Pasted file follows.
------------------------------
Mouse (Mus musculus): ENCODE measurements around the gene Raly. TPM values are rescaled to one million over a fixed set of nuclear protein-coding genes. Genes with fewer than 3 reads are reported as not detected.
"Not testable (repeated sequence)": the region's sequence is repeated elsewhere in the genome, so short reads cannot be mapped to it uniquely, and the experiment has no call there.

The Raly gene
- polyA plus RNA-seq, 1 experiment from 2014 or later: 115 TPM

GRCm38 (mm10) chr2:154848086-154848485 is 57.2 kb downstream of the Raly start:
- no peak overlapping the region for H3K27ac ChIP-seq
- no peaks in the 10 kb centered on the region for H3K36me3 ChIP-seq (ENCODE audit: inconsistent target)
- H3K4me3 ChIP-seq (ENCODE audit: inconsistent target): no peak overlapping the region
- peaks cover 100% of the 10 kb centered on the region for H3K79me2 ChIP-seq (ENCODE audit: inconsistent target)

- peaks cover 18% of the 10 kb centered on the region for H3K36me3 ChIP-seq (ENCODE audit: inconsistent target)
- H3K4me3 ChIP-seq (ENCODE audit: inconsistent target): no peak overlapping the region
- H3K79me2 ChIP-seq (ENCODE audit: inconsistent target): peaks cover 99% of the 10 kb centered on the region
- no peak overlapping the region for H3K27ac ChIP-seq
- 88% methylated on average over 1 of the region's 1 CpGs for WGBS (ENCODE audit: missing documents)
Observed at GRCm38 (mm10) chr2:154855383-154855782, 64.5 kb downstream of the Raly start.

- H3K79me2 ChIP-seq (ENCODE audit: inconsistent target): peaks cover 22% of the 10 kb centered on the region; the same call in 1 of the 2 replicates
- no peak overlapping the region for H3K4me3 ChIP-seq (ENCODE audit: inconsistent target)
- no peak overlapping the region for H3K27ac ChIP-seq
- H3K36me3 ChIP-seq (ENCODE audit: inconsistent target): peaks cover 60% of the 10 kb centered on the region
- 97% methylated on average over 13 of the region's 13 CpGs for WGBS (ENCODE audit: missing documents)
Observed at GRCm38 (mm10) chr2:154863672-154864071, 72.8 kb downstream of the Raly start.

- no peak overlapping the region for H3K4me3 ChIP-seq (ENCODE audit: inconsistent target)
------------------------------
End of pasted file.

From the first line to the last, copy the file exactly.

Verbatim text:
Mouse (Mus musculus): ENCODE measurements around the gene Raly. TPM values are rescaled to one million over a fixed set of nuclear protein-coding genes. Genes with fewer than 3 reads are reported as not detected.
"Not testable (repeated sequence)": the region's sequence is repeated elsewhere in the genome, so short reads cannot be mapped to it uniquely, and the experiment has no call there.

The Raly gene
- polyA plus RNA-seq, 1 experiment from 2014 or later: 115 TPM

GRCm38 (mm10) chr2:154848086-154848485 is 57.2 kb downstream of the Raly start:
- no peak overlapping the region for H3K27ac ChIP-seq
- no peaks in the 10 kb centered on the region for H3K36me3 ChIP-seq (ENCODE audit: inconsistent target)
- H3K4me3 ChIP-seq (ENCODE audit: inconsistent target): no peak overlapping the region
- peaks cover 100% of the 10 kb centered on the region for H3K79me2 ChIP-seq (ENCODE audit: inconsistent target)

- peaks cover 18% of the 10 kb centered on the region for H3K36me3 ChIP-seq (ENCODE audit: inconsistent target)
- H3K4me3 ChIP-seq (ENCODE audit: inconsistent target): no peak overlapping the region
- H3K79me2 ChIP-seq (ENCODE audit: inconsistent target): peaks cover 99% of the 10 kb centered on the region
- no peak overlapping the region for H3K27ac ChIP-seq
- 88% methylated on average over 1 of the region's 1 CpGs for WGBS (ENCODE audit: missing documents)
Observed at GRCm38 (mm10) chr2:154855383-154855782, 64.5 kb downstream of the Raly start.

- H3K79me2 ChIP-seq (ENCODE audit: inconsistent target): peaks cover 22% of the 10 kb centered on the region; the same call in 1 of the 2 replicates
- no peak overlapping the region for H3K4me3 ChIP-seq (ENCODE audit: inconsistent target)
- no peak overlapping the region for H3K27ac ChIP-seq
- H3K36me3 ChIP-seq (ENCODE audit: inconsistent target): peaks cover 60% of the 10 kb centered on the region
- 97% methylated on average over 13 of the region's 13 CpGs for WGBS (ENCODE audit: missing documents)
Observed at GRCm38 (mm10) chr2:154863672-154864071, 72.8 kb downstream of the Raly start.

- no peak overlapping the region for H3K4me3 ChIP-seq (ENCODE audit: inconsistent target)